However, for mismatched characters, the probabilities might not be quite what you’d expect. A warrior with a high starting strength score (i.e., not boosted by magical spells or special items) who is proficient at grappling might have a modifier of +6 on their check. They could attempt to grapple a wizard with unremarkable strength who is not trained at grappling, corresponding to a +0 modifier on their check. In this case, (with player 1 being the warrior) the line dividing the areas will move down by 6 places, since the warrior’s modifier is +6 compared to the wizard.

The total area of the chart is 20*20 = 400, while the area of the wizard’s triangle is now 1/2*14*14 = 98. That means that even though the warrior is built entirely around being strong (and good at grappling), and the wizard has no specialization in grappling, the wizard will still be successful 98/400 times – a roughly 25% chance of winning the opposed check.

We can remedy this a bit if the warrior has advantage, but the wizard still might have a better chance than you expect. In this case, the warrior gets to roll twice and choose the higher roll, so there are three d20s being rolled in total, for 20*20*20 = 8000 possible outcomes. We can represent the new chart as a cube, with each edge corresponding to one of the d20 rolls. For the wizard to succeed, they’ll need to roll higher than both of the warriors rolls (after accounting for the modifier), so there’s just one corner of the cube of possibilities that corresponds to their success:

The volume of the wizard’s corner of the cube is 1/3*14*(1/2*14*14) = 457, so the ratio of that corner to the total cube volume corresponds to 457/8000, or a roughly 6% chance of success. This probably matches our expectations of reality much better, but it’s still a decent chance for the wizard to succeed – better than some lopsided boxing odds, for example, even though in that case both fighters will still be professionals.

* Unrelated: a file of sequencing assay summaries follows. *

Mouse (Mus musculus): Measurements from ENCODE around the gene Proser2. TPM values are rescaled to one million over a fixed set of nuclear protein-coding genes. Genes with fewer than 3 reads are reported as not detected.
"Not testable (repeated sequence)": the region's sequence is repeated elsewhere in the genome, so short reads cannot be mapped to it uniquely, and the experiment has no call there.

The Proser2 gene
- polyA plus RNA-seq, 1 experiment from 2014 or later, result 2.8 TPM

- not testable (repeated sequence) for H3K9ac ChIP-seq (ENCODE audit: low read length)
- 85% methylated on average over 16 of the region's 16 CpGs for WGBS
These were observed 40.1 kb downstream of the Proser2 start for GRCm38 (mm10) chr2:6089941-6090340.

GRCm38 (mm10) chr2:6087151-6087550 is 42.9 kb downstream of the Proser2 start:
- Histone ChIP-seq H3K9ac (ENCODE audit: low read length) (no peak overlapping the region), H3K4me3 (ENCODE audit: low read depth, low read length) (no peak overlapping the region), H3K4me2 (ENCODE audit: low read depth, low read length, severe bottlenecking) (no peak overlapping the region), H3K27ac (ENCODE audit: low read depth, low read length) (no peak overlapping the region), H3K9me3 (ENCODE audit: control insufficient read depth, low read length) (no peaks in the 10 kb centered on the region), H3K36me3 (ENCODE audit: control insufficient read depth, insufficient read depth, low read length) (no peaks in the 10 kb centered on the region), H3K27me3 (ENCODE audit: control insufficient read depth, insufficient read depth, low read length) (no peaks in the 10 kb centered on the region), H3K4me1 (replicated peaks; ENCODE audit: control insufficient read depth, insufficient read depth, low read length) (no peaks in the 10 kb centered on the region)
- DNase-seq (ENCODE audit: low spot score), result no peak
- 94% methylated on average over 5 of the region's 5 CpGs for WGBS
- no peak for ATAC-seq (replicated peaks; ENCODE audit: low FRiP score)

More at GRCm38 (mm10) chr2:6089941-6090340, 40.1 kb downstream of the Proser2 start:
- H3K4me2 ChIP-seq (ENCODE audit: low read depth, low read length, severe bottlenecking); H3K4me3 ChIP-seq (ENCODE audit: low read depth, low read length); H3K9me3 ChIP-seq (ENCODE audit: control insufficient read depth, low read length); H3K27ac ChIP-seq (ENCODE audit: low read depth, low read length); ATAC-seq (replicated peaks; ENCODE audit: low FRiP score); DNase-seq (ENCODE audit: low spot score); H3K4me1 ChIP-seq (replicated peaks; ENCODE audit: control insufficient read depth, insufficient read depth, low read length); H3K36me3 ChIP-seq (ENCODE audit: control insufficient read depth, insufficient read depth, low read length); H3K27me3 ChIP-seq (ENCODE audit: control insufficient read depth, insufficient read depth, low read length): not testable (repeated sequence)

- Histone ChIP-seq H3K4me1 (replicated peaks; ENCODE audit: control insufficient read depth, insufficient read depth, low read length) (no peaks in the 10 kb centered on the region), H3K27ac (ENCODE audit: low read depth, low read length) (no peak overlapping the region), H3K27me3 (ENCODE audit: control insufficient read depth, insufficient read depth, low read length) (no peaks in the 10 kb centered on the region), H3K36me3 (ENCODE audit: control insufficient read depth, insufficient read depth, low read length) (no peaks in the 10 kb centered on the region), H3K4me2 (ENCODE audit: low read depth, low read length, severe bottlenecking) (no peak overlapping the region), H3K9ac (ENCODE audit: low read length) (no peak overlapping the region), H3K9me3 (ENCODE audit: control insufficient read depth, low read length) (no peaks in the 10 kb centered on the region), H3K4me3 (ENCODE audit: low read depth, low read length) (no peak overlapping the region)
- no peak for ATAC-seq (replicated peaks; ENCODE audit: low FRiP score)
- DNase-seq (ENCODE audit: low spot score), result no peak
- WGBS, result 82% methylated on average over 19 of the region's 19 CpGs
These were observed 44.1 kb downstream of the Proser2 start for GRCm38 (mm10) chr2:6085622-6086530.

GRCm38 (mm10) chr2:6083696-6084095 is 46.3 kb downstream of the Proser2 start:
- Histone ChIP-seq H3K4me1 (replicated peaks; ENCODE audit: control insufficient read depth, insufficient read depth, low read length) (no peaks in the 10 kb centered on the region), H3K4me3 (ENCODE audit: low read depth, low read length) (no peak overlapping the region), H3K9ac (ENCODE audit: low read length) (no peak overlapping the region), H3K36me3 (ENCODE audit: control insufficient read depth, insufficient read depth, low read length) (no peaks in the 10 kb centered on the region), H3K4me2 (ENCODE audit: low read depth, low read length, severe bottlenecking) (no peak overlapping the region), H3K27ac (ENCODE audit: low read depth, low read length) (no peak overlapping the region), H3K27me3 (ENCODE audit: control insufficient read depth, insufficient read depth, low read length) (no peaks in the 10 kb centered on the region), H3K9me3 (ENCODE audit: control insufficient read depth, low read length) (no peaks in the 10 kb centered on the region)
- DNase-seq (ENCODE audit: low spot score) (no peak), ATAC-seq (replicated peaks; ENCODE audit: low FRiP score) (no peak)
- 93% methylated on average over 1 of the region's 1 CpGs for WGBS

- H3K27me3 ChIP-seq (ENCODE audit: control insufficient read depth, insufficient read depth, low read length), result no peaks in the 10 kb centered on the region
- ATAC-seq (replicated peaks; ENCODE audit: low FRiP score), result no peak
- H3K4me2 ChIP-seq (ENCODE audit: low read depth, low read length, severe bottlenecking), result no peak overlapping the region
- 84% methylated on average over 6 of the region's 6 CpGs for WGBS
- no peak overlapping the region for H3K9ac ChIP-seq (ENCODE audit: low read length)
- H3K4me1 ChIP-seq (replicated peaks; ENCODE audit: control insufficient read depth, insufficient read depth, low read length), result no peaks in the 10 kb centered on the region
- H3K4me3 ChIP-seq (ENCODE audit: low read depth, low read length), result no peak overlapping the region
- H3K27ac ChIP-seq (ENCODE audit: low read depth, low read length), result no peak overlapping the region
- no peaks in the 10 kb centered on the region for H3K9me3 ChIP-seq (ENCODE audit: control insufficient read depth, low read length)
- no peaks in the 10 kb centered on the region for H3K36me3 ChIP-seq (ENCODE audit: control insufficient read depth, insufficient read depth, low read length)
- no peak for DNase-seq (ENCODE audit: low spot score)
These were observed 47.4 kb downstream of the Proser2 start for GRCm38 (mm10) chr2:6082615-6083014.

For many D&D players, this analysis is completely worthless, because a lot of the entertainment of D&D comes from the high variance and wacky, unexpected situations. But it does tell us something useful for players who enjoy a game that’s more grounded in reality. For situations that shouldn’t depend much on variance, you might not want to call for a die roll at all (e.g., in an arm wrestling match, a character with 2+ strength more than the other character could win automatically, unless the weaker character cheats). And even in situations that do have some variance, you may want to grant the character with the higher modifier advantage more readily than normal, so that the associated probabilities match something closer to what we’d expect.

Wealth is More Powerful than Income